My over all impression of the group is that it was like an online forum. As I said, I only read one of the stories discussed last night and the other one was a short piece about a Vietnam veteran. Though I hadn’t read the story, I found the insights of the group members to be fascinating and insightful regardless. They gave me a lot to think about in regards to how I was writing one of my own short stories.

It made of think of the stories people would post in forums. How I would often skip reading the actual story and scroll down the page to the comments, which were often more insightful than reading the wall of text.

As with the Film Fest, so many different topics arose from participating in the Live Action Forum of which I was only a guest that had not yet made an account. As such, I will be writing staggering several posts about this night over the course of a week.

“All right Simpson, you win this round…”

On the way to the college library this morning, I passed two hooded individuals on Lafayette Street, just a few steps away from Saltonstall School. The geographical location is important only in the sense that if these two are capable of reading and using the most advanced research tool at our civilization’s disposal, I want it known that their idiocy has been documented.

Though I could not properly guess at their ages, I would assume the “gentleman” on the right had the emotional maturity of a fourteen year-old based on the following exchange. He stopped, bent over and pointed.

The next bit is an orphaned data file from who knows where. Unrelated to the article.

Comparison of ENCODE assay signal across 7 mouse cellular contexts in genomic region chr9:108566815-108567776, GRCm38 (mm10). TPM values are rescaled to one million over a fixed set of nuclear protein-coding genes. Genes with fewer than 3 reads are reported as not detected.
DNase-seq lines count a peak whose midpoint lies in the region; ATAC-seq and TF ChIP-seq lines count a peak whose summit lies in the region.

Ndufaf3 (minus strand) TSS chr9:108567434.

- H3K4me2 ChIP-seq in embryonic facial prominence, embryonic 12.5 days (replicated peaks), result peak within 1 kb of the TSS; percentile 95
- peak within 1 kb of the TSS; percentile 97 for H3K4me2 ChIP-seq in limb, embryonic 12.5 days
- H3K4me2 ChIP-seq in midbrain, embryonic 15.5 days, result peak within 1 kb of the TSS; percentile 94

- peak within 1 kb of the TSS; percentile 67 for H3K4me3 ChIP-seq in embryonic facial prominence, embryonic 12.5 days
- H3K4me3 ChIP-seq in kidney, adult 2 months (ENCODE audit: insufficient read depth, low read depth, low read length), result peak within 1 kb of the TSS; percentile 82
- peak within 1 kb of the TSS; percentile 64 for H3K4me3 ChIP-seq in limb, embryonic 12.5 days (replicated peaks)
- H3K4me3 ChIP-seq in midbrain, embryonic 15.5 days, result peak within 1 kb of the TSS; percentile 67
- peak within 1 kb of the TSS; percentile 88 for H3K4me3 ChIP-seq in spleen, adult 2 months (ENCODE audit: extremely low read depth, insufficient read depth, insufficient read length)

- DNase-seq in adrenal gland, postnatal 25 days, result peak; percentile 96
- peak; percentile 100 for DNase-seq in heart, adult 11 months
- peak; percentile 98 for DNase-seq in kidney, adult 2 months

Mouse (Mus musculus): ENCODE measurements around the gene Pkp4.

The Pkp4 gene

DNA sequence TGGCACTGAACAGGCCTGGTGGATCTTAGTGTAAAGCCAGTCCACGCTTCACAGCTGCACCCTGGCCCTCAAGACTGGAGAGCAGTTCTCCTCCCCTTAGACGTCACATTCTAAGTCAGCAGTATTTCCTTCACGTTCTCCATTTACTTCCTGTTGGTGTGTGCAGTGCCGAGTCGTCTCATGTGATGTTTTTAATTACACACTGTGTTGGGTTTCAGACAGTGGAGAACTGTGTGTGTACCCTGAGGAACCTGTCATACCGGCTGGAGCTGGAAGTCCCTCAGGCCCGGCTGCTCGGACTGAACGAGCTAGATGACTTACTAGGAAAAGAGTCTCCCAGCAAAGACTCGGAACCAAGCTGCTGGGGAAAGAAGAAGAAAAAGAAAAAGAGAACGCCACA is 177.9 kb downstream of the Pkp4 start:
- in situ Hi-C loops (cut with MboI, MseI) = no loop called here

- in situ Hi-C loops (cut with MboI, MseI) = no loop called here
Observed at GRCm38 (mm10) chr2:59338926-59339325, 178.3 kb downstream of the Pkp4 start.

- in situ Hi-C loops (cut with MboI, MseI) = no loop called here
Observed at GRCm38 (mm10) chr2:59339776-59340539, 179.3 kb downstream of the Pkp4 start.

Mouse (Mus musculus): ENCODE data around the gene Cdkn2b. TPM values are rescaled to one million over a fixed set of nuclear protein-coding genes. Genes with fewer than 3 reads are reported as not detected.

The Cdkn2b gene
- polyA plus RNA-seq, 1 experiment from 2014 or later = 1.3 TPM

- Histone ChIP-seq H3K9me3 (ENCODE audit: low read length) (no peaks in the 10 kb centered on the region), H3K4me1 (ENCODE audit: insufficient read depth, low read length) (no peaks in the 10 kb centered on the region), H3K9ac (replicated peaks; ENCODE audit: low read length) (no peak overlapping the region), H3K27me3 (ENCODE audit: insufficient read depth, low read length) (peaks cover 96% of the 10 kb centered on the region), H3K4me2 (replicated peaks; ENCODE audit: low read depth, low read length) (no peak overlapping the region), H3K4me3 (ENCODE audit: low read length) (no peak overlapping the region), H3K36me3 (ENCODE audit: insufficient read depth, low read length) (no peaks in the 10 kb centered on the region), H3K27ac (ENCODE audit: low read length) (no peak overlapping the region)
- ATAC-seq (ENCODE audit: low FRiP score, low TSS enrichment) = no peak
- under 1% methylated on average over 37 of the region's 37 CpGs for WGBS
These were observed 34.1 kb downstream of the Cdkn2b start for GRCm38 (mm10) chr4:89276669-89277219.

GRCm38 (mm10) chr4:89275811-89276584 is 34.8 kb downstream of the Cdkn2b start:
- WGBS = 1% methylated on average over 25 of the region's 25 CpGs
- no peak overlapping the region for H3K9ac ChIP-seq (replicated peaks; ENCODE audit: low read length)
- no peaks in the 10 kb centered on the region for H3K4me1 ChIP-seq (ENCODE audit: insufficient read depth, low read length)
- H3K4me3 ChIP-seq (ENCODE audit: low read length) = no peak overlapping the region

“Excuse me sir.” He said in a loud dramatic voice, as if he were the headliner at the performance hall where I just happened to be an audience member. “What the fuck are those?”

I followed his not too deceptive line of sight and calmly answered,

“Those are shoes.”

The man righted himself and proceeded to laugh like an idiot as he continued his merry journey. I can only assume that his silent compatriot was too embarrassed to say anything. My advice to him is to distance yourself from someone who makes so obvious a spectacle of himself in public. There’s a fine line between dancing like no one’s watching and dancing like you’re not aware of the breakable china that surrounds you.

An Act Of Defiance Loses It’s Appeal

At the Beverly Library the other day, I was overcome with a powerful urge. It wasn’t hunger so much as it was a need to get away with doing something that the rules clearly requested I not do. So I opened up a granola bar and proceeded to munch on it as I perused the works of fiction in the upper floors.

There was nary a jumper among the titles, but I proceeded to consume a snack in the hopes that a librarian might confront me and that I might defiantly continue to munch.